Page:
How to Build Credit

Get started as an authorized user, or with a credit-builder loan or secured credit card.

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Building credit can be tricky. If you don’t have a credit history, it’s hard to get a loan, a credit card or even an apartment.

But how are you supposed to show a history of responsible repayment if no one will give you credit in the first place?

Several tools can help you :

Here's a look at credit-building tools, and how to use them to earn a .

If you’re building your credit score from scratch, you’ll likely need to start with a . A secured card is backed by a cash deposit you make upfront; the deposit amount is usually the same as your credit limit. The minimum and maximum amount you can deposit varies by card. Many cards require a minimum deposit of $200. Some companies such as Avant, Deserve, Petal and Jasper now offer  that don't need a security deposit.

You’ll use the card like any other credit card: Buy things, make a payment on or before the due date, incur interest if you don’t pay your balance in full. You’ll receive your deposit back when you close the account.

NerdWallet regularly reviews and ranks  options.

Secured credit cards aren’t meant to be used forever. The purpose of a secured card is to build your credit enough to qualify for an unsecured card — a card without a deposit and with better benefits. Choose a secured card with a low annual fee and make sure it reports payment data to all , Equifax, Experian and TransUnion. Your credit score is built using information collected in your credit reports; cards that report to all three bureaus allow you to build a more comprehensive credit history.

 is exactly what it sounds like — its sole purpose is to help people build credit.

Typically, the money you borrow is held by the lender in an account and not released to you until the loan is repaid. It’s a forced savings program of sorts, and your payments are reported to credit bureaus. These loans are most often offered by credit unions or community banks;  offers them online, as does .

 offers a $500 line of credit that is designed strictly to be a credit-building tool.

Another option: If you have money on deposit in a bank or credit union, ask them about a secured loan for credit-building. With these, the collateral is money in your account or certificate of deposit. The interest rate is typically a bit higher than the interest you're earning on the account, but it may be significantly lower than your other options.

It’s also possible to get a loan or an unsecured credit card using a co-signer. But be sure that you and the co-signer understand that the co-signer is on the hook for the full amount owed if you don't pay.

A family member or significant other may be willing to add you as an  on his or her card. Doing so adds that card's payment history to your credit files, so you'll want a primary user who has a long history of paying on time. In addition, being added as an authorized user can reduce the amount of time it takes to generate a .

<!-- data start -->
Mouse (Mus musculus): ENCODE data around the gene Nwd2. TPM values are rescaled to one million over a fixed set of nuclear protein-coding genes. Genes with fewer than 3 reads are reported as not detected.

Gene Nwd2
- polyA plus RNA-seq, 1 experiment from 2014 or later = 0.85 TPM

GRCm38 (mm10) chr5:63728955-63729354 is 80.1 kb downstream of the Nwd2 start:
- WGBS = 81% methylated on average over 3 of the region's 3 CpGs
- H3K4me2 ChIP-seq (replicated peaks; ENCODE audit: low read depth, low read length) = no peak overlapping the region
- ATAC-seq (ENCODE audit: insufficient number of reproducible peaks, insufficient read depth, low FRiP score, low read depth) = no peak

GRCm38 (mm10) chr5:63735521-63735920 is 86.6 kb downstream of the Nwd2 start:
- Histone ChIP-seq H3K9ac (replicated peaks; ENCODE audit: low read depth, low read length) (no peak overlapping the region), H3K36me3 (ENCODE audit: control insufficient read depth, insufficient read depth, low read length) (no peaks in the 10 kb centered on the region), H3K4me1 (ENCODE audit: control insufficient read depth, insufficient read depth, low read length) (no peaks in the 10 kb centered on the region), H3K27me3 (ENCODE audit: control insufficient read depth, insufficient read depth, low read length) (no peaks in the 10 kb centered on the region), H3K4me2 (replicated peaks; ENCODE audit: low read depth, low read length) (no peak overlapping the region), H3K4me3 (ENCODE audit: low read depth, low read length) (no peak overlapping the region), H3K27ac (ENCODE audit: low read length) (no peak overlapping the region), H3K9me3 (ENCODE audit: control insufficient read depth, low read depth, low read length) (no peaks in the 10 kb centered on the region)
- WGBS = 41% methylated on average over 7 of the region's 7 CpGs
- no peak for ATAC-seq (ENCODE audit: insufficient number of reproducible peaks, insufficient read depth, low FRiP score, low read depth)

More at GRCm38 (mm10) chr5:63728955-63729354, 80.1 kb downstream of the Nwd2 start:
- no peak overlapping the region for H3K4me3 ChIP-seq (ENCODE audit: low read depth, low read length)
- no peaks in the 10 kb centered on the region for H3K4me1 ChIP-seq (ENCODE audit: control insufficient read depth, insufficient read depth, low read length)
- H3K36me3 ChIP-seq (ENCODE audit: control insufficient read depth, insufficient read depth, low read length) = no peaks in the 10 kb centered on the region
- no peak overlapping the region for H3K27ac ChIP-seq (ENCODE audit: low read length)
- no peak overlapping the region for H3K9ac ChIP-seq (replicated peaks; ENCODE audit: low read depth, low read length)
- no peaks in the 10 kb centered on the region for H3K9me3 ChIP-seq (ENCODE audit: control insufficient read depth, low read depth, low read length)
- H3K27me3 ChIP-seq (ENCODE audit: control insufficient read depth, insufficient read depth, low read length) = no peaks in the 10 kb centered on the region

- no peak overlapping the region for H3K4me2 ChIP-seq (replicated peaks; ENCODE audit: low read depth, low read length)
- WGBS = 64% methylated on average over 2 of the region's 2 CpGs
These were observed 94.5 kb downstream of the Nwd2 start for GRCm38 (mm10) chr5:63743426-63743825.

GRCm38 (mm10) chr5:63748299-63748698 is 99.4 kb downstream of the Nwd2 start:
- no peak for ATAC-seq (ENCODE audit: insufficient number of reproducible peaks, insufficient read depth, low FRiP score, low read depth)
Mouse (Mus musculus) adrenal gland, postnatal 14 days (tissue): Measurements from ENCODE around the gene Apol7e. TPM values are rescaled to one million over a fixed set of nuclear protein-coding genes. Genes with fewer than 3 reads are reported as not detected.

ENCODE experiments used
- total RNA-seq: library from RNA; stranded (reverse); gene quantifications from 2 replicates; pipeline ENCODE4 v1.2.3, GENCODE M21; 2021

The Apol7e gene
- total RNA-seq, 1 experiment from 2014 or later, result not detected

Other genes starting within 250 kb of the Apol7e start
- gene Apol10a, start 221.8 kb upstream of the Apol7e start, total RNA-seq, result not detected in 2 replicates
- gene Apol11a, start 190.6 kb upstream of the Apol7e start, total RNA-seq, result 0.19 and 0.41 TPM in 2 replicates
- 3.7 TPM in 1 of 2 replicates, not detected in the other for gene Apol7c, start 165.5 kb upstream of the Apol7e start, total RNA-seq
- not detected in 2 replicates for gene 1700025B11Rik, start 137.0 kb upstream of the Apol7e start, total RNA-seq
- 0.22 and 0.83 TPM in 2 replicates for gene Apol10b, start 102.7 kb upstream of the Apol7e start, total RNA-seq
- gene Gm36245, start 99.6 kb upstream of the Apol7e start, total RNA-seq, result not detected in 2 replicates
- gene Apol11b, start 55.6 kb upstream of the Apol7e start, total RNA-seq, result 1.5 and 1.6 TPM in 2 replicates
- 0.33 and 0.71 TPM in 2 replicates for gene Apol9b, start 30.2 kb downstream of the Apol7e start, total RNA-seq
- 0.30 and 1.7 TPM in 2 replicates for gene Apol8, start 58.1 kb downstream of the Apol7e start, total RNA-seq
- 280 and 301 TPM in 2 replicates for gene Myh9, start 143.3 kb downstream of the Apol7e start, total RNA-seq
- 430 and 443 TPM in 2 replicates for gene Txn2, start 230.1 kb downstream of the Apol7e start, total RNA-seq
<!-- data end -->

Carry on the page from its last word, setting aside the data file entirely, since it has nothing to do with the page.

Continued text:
You don't have to use — or even possess — the credit card at all in order to benefit from being an authorized user.

Ask the primary cardholder to find out whether the card issuer reports authorized user activity to the credit bureaus. That activity generally is reported, but you’ll want to make sure — otherwise, your credit-building efforts may be wasted.

You should come to an agreement on whether and how you’ll use the card before you’re added as an authorized user, and be prepared to pay your share if that's the deal you strike.

 such as Rental Kharma and LevelCredit take a bill you are already paying and put it on your credit report, helping to build a positive history of on-time payments. Not every credit score takes these payments into account, but some do, and that may be enough to get a loan or credit card that firmly establishes your credit history for all lenders.

 offers a way to have your cell phone and utility bills reflected in your credit report with that credit bureau. Note that the effect is limited only to your credit report with Experian — and any credit scores calculated on it.

Building a good credit score takes time and a history of on-time payments.

To have a FICO score, you need at least one account that’s been open six months or longer and at least one creditor reporting your activity to the credit bureaus in the past six months. A , from FICO's biggest competitor, can be generated more quickly.

Practice these good credit habits to build your score:

A credit report is a record of how you've used credit in the past. Your credit scores predict how you'll handle credit in the future, using the information in your credit reports. You'll want to monitor both to watch for errors and to see your credit-building efforts pay off.

NerdWallet offers a  from TransUnion. You can also use educational tools such as NerdWallet's to see how financial actions affect your score.

Several credit card issuers print FICO scores on customers' monthly statements and allow online access as well. Some card issuers offer free scores to anyone, cardholder or not.

Request your  and check each for errors and discrepancies. Through April 2022, you can check your reports for free weekly. Dispute any credit report errors you find that might be lowering your scores.

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